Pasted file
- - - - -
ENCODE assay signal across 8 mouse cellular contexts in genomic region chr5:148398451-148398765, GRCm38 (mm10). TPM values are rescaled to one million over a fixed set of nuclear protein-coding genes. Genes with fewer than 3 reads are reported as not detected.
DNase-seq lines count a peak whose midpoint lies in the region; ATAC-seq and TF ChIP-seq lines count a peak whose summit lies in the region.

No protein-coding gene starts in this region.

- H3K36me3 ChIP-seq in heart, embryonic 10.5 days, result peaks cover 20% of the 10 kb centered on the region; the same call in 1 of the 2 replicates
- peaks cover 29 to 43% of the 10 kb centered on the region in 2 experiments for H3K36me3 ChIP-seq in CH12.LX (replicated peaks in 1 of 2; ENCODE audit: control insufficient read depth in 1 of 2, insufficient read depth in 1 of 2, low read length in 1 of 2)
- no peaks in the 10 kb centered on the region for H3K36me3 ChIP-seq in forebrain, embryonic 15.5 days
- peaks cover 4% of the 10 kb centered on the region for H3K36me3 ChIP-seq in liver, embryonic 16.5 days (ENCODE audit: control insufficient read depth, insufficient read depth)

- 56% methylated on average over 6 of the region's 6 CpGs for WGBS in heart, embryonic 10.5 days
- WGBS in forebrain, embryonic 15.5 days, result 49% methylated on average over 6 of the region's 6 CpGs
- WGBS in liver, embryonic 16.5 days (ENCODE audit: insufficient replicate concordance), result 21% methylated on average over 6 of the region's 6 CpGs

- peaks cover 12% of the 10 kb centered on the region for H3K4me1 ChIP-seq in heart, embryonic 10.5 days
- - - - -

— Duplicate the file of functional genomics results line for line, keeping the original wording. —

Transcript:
ENCODE assay signal across 8 mouse cellular contexts in genomic region chr5:148398451-148398765, GRCm38 (mm10). TPM values are rescaled to one million over a fixed set of nuclear protein-coding genes. Genes with fewer than 3 reads are reported as not detected.
DNase-seq lines count a peak whose midpoint lies in the region; ATAC-seq and TF ChIP-seq lines count a peak whose summit lies in the region.

No protein-coding gene starts in this region.

- H3K36me3 ChIP-seq in heart, embryonic 10.5 days, result peaks cover 20% of the 10 kb centered on the region; the same call in 1 of the 2 replicates
- peaks cover 29 to 43% of the 10 kb centered on the region in 2 experiments for H3K36me3 ChIP-seq in CH12.LX (replicated peaks in 1 of 2; ENCODE audit: control insufficient read depth in 1 of 2, insufficient read depth in 1 of 2, low read length in 1 of 2)
- no peaks in the 10 kb centered on the region for H3K36me3 ChIP-seq in forebrain, embryonic 15.5 days
- peaks cover 4% of the 10 kb centered on the region for H3K36me3 ChIP-seq in liver, embryonic 16.5 days (ENCODE audit: control insufficient read depth, insufficient read depth)

- 56% methylated on average over 6 of the region's 6 CpGs for WGBS in heart, embryonic 10.5 days
- WGBS in forebrain, embryonic 15.5 days, result 49% methylated on average over 6 of the region's 6 CpGs
- WGBS in liver, embryonic 16.5 days (ENCODE audit: insufficient replicate concordance), result 21% methylated on average over 6 of the region's 6 CpGs

- peaks cover 12% of the 10 kb centered on the region for H3K4me1 ChIP-seq in heart, embryonic 10.5 days